Damon Gaunt had developed quite a reputation among criminal investigators as a detective who never failed to reach a successful conclusion in a murder case. That's pretty amazing when you realize that Gaunt had been blind since birth - although he had developed his other senses to the point where they told him more about the world around him than mere sight ever could. So perhaps it wasn't surprising that when Garret Appleton was shot and killed in his own house, members of the Appleton family called on Damon Gaunt to help them uncover the truth about the murder. They probably got more than they had bargained for. The story is told in At 1:30, by Isabel Ostrander, a classic first published 100 years ago, in 1915. It is the subject of today's audio review on the Classic Mysteries podcast, and you can listen to the entire review by clicking here.
In At 1:30, Garret Appleton's mother and brother call in Gaunt because they have no faith that the New York police will solve the crime, and they are hopeful that Gaunt can solve it and, at the same time, keep any scandal at bay. He is welcomed by Inspector Hanrahan of the police, though Hanrahan is hardly the not-very-bright police investigator of too many period novels. It appears at first as if an outside intruder must have committed the crime – the body clearly was robbed after the murder. It will come as no surprise to any mystery reader to learn that Gaunt quickly demolishes that theory - and that family members are less than pleased by what he finds. And we are off on an investigation which will peel away layer after layer of deceit and lying on its way to the ultimate solution.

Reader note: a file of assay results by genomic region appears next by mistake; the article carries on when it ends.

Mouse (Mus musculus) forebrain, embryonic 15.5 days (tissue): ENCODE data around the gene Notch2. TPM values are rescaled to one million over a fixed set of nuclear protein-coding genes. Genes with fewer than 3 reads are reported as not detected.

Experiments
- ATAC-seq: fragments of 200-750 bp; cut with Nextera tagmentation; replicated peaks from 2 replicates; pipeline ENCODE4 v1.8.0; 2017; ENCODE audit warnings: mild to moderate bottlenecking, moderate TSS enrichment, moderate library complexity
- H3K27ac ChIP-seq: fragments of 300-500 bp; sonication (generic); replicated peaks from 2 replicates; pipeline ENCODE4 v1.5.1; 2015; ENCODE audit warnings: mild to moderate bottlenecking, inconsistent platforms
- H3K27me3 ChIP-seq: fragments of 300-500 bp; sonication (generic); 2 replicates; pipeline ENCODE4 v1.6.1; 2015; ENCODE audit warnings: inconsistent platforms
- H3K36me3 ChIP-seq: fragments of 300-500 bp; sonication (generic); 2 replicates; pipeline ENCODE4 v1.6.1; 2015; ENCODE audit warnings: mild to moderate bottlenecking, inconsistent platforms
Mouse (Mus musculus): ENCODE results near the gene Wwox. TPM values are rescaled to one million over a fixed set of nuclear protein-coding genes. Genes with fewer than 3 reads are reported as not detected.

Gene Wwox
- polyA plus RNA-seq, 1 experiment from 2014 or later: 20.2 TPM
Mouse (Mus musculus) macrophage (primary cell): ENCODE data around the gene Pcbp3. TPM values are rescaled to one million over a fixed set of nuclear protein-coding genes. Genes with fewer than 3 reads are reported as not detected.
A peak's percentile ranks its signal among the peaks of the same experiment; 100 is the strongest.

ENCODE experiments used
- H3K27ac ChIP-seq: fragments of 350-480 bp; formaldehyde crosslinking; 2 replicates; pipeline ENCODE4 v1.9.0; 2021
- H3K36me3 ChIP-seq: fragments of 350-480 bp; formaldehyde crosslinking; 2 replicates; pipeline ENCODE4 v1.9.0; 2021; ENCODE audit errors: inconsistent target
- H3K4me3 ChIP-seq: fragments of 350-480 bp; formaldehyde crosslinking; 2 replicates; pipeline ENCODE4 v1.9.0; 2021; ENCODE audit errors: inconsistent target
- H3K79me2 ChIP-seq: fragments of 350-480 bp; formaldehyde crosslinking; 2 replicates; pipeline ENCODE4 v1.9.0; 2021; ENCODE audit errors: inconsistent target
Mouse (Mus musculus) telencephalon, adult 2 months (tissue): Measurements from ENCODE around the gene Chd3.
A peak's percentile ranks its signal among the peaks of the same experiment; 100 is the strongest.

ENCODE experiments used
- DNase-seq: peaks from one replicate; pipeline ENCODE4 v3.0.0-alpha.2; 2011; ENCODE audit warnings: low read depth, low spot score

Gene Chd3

Gaunt's blindness is central to the book. It was quite common in detective stories of the day for authors to endow their protagonists with some unusual and readily apparent trait. Gaunt's blindness serves that purpose for Ostrander's novel, just as other detectives of the period might be "psychic," or solve crimes by analyzing dreams. At 1:30 appears to have been the only book Ostrander wrote to feature Gaunt, although she did write a number of other books. It holds up surprisingly well after a century. It's available primarily as an e-book, along with a few of the author's other works in a single package. I'd be happier with it if the publisher had managed to get rid of some of the very many typographical errors that probably crept in when the book was converted to e-book format. But it's still an interesting read with an unusual detective.
The 2015 Bingo Challenge
I have already mentioned that I am participating in the 2015 Vintage Mystery Bingo challenge. The Bingo card has 36 squares to be filled by reading a book appropriate to each square's instructions. At 1:30 is my entry for the square (second row, fifth column) that calls for a book with a time, day, month, etc., in the title.
This post is also entered into another challenge. Rich Westwood, of the Past Offences blog, has begun the new year by challenging his readers to review a mystery book or film (or plurals thereof) that are 100 years old - meaning they first appeared in 1915. That's the original publication date of At 1:30, and it is my entry in that challenge. There are some interesting entries there this month - be sure to follow that link above and see what others have been reading and/or viewing.